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Published: August 6th 2007
Our 1 day train journey to Mongolia - Mongolia!!! - starts with the discovery that we are sharing with Europeans for the first time. Kim, the English bloke and his very lovely girlfriend Karen are spending 5 months travelling around Asia while the other guy is on his way to Tibet. Lucky Tibet. We spend a good few easy hours chatting and watching the other guy eat our food while the view from the window changes from a solid line of trees to pleasant lakes surrounded by knotty, wind-twisted bushes and spiky little hills in the distance.
Bit worried about crossing the border out of Russia due to the usual border horror stories flying around and the fact that when we got off the train at Ulan Ude the panicked Frenchman who took our bunks whispered something about 'problemes a la frontiere' then dived under a heap of blankets. This worry is helped neither by the train guard locking us into our compartment (freed by Kim after morsecoding 'help' messages through our adjoining wall) nor the other guy shouting 'hilarious' jokes about the state of the Russian army etc up and down the corridor. Despite all this it passes smoothly
View from window
What, no birch trees?! Last views of Siberia
with even a pleasant game of frisbee on the platform launched by the friendly, singing Kazakhstani yoga team who are occupying the last 3 compartments in our wagon. The crossing into Mongolia is equally smooth (big cheery Bungle-from-Rainbow style hellos and smiles from the Mongolia border guard, excellent welcome!) and 6 or so hours later we are back on the move again, listening to the melodically snoring other guy as northern Mongolia slips by softly under our feet.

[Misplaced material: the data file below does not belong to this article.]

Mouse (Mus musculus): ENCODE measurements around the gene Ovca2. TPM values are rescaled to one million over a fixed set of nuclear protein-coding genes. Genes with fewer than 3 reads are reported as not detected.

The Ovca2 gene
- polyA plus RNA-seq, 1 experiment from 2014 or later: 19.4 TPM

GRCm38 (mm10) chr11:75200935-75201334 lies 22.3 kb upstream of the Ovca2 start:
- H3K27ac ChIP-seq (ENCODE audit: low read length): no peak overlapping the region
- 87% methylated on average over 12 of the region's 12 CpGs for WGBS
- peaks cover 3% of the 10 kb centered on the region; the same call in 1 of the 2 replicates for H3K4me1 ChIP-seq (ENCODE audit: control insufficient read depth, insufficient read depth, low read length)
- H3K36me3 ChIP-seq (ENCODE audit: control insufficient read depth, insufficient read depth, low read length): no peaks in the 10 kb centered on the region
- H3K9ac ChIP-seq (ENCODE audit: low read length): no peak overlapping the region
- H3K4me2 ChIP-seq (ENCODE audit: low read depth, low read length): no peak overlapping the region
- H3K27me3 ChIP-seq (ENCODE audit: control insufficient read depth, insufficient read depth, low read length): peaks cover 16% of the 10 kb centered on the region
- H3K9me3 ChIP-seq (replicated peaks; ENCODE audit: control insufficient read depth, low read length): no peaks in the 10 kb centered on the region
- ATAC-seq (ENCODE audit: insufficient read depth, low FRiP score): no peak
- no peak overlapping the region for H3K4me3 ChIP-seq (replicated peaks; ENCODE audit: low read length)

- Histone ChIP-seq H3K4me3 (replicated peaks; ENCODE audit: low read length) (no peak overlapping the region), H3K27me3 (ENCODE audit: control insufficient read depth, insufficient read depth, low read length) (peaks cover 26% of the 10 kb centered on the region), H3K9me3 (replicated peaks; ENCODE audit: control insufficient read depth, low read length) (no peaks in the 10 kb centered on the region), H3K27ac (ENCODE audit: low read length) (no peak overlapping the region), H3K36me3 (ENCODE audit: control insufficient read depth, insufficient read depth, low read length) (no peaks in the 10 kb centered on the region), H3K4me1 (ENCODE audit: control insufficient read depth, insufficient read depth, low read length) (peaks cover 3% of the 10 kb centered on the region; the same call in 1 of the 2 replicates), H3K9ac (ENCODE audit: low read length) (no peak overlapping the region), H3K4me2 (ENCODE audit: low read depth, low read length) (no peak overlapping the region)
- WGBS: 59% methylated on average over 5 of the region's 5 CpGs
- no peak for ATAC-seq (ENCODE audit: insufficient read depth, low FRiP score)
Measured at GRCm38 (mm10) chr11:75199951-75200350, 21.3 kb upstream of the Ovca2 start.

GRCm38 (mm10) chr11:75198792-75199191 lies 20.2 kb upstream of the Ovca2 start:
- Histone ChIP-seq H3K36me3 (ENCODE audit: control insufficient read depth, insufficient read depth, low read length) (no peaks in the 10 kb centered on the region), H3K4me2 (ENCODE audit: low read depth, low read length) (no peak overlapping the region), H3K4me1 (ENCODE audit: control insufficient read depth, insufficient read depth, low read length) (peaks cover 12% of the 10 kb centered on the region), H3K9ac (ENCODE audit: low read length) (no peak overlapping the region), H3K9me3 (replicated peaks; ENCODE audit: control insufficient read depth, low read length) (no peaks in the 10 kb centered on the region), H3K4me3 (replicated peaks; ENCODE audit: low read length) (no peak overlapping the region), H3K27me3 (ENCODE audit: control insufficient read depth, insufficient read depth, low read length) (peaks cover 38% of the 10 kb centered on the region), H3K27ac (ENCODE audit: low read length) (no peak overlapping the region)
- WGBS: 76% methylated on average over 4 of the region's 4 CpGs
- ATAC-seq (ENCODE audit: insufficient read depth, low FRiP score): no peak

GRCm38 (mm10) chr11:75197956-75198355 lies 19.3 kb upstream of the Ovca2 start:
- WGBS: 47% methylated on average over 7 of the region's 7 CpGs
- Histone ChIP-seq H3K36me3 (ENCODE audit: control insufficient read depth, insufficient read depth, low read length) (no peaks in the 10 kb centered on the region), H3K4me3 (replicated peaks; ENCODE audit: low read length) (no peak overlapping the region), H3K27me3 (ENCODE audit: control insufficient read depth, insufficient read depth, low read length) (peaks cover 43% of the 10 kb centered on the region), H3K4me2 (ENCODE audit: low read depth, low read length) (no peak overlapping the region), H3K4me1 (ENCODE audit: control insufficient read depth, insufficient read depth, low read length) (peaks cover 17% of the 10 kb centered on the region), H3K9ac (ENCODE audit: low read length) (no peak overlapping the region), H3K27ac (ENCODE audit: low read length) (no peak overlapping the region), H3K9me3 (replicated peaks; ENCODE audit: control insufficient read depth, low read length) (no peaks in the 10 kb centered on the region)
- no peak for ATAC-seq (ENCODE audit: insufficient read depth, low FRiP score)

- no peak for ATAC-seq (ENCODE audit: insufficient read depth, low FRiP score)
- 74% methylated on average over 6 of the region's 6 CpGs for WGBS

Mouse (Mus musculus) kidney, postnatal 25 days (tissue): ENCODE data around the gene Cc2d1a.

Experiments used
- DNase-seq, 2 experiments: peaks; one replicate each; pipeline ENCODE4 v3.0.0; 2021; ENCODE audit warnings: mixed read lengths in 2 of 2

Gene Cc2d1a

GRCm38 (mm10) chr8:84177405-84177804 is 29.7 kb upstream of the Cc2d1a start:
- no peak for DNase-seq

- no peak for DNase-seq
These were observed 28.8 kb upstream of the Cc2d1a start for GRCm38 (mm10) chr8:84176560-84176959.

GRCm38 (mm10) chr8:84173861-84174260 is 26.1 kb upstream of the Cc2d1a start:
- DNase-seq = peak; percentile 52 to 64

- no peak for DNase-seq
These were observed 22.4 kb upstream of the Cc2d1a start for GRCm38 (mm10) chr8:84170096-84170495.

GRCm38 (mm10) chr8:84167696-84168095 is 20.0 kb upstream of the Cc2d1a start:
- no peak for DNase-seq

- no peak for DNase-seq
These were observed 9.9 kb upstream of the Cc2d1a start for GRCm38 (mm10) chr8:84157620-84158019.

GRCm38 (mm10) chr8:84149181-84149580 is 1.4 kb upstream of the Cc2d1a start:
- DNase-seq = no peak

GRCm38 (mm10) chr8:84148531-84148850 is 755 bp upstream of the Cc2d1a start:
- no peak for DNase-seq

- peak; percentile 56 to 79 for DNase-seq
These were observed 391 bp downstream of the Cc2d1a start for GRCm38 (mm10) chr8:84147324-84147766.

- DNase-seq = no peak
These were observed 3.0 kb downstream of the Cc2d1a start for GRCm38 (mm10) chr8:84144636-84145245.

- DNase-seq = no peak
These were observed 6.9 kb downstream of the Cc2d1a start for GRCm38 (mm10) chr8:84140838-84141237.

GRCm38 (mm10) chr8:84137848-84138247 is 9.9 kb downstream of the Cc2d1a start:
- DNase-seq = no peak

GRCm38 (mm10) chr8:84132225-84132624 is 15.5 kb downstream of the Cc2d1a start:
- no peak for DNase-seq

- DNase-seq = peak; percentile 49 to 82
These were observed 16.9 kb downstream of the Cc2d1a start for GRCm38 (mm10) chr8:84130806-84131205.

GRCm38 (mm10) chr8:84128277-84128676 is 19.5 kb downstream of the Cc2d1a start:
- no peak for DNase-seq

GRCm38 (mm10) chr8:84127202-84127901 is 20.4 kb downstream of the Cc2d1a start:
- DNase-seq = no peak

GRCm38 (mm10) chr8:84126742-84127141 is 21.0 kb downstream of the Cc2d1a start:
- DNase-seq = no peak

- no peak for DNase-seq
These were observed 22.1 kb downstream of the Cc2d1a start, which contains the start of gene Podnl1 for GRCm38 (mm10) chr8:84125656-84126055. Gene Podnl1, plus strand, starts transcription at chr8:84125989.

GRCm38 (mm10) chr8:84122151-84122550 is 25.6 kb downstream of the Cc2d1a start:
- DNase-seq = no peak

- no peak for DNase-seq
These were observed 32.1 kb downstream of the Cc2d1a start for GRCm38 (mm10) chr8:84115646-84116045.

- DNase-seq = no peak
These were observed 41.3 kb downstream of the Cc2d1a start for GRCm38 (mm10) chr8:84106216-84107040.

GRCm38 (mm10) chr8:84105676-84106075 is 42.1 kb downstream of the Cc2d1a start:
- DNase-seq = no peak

Waking up as dawn breaks and rolling over to peer out the dusty window that first daylight glimpse of the land of the blue sky doesn't disappoint. Sharp curved sand dunes luxuriously stretch under a clear and cloudless turquoise heaven. I spot a distance train of camels and nearly tumble out of my bunk with excitement. Nico is already awake and standing in the corridor with the window open, lapping up every bit of it. We pass the unmistakable huddled clump of gers (yurt is the Russian word) and the occasional dark-eyed horseman gallops passed, staring from a different world. I become aware that the black spot on the sand which has been following the train is the shadow of a
massive eagle soaring just above our wagon. As the train curves I catch a romantic glimpse of the end wagons sailing through the dunes, somewhere in Mongolia.
Our approach into Ulanbaatar is announced by a storm of plastic bags and sudden proliferation of smoking factories. Soon we are tumbling off the train and onto the scorching, sunlit platform and, after the obligatory photoshoot and donning of rucksacks, we point ourselves in the direction of the city and are off. I have a really good feeling about this place 😊
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